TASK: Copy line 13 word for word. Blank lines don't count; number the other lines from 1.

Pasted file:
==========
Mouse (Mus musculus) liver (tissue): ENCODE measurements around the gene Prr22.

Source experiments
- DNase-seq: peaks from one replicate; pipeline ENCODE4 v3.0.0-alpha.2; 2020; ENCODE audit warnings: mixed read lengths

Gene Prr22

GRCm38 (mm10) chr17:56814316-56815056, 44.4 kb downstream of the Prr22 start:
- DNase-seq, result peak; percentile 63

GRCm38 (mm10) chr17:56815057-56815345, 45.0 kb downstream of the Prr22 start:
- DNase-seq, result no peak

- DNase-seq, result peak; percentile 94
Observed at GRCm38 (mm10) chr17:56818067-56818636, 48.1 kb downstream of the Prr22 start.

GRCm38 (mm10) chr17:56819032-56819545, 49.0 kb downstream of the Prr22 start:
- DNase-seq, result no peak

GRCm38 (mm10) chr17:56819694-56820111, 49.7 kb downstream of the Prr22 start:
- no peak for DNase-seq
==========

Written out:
GRCm38 (mm10) chr17:56819694-56820111, 49.7 kb downstream of the Prr22 start: